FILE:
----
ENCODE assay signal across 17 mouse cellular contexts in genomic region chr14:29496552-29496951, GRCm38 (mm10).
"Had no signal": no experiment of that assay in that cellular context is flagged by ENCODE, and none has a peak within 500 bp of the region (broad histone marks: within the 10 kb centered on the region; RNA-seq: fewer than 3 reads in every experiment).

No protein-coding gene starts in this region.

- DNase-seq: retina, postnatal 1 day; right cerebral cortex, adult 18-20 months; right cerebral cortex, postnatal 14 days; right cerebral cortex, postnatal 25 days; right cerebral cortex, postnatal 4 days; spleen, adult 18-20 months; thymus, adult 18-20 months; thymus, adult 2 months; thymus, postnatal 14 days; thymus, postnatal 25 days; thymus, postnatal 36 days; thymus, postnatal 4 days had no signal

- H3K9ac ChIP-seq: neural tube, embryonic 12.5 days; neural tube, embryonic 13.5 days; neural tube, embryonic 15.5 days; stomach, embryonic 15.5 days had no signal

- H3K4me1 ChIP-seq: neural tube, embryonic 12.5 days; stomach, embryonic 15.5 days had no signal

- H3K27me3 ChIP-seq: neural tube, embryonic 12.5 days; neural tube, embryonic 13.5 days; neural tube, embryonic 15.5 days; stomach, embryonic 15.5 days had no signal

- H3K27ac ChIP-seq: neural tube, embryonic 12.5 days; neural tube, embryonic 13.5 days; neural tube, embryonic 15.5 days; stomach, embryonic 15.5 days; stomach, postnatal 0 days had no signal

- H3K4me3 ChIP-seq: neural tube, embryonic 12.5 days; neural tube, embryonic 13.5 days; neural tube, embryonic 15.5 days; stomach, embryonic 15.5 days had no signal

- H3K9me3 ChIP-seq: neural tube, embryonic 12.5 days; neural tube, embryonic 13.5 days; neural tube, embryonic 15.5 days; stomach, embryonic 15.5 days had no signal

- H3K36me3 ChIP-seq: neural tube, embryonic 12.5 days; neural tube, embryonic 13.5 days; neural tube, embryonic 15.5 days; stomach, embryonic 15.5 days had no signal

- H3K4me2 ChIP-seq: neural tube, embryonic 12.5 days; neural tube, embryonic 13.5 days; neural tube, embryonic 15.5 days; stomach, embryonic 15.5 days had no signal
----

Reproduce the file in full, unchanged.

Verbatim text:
ENCODE assay signal across 17 mouse cellular contexts in genomic region chr14:29496552-29496951, GRCm38 (mm10).
"Had no signal": no experiment of that assay in that cellular context is flagged by ENCODE, and none has a peak within 500 bp of the region (broad histone marks: within the 10 kb centered on the region; RNA-seq: fewer than 3 reads in every experiment).

No protein-coding gene starts in this region.

- DNase-seq: retina, postnatal 1 day; right cerebral cortex, adult 18-20 months; right cerebral cortex, postnatal 14 days; right cerebral cortex, postnatal 25 days; right cerebral cortex, postnatal 4 days; spleen, adult 18-20 months; thymus, adult 18-20 months; thymus, adult 2 months; thymus, postnatal 14 days; thymus, postnatal 25 days; thymus, postnatal 36 days; thymus, postnatal 4 days had no signal

- H3K9ac ChIP-seq: neural tube, embryonic 12.5 days; neural tube, embryonic 13.5 days; neural tube, embryonic 15.5 days; stomach, embryonic 15.5 days had no signal

- H3K4me1 ChIP-seq: neural tube, embryonic 12.5 days; stomach, embryonic 15.5 days had no signal

- H3K27me3 ChIP-seq: neural tube, embryonic 12.5 days; neural tube, embryonic 13.5 days; neural tube, embryonic 15.5 days; stomach, embryonic 15.5 days had no signal

- H3K27ac ChIP-seq: neural tube, embryonic 12.5 days; neural tube, embryonic 13.5 days; neural tube, embryonic 15.5 days; stomach, embryonic 15.5 days; stomach, postnatal 0 days had no signal

- H3K4me3 ChIP-seq: neural tube, embryonic 12.5 days; neural tube, embryonic 13.5 days; neural tube, embryonic 15.5 days; stomach, embryonic 15.5 days had no signal

- H3K9me3 ChIP-seq: neural tube, embryonic 12.5 days; neural tube, embryonic 13.5 days; neural tube, embryonic 15.5 days; stomach, embryonic 15.5 days had no signal

- H3K36me3 ChIP-seq: neural tube, embryonic 12.5 days; neural tube, embryonic 13.5 days; neural tube, embryonic 15.5 days; stomach, embryonic 15.5 days had no signal

- H3K4me2 ChIP-seq: neural tube, embryonic 12.5 days; neural tube, embryonic 13.5 days; neural tube, embryonic 15.5 days; stomach, embryonic 15.5 days had no signal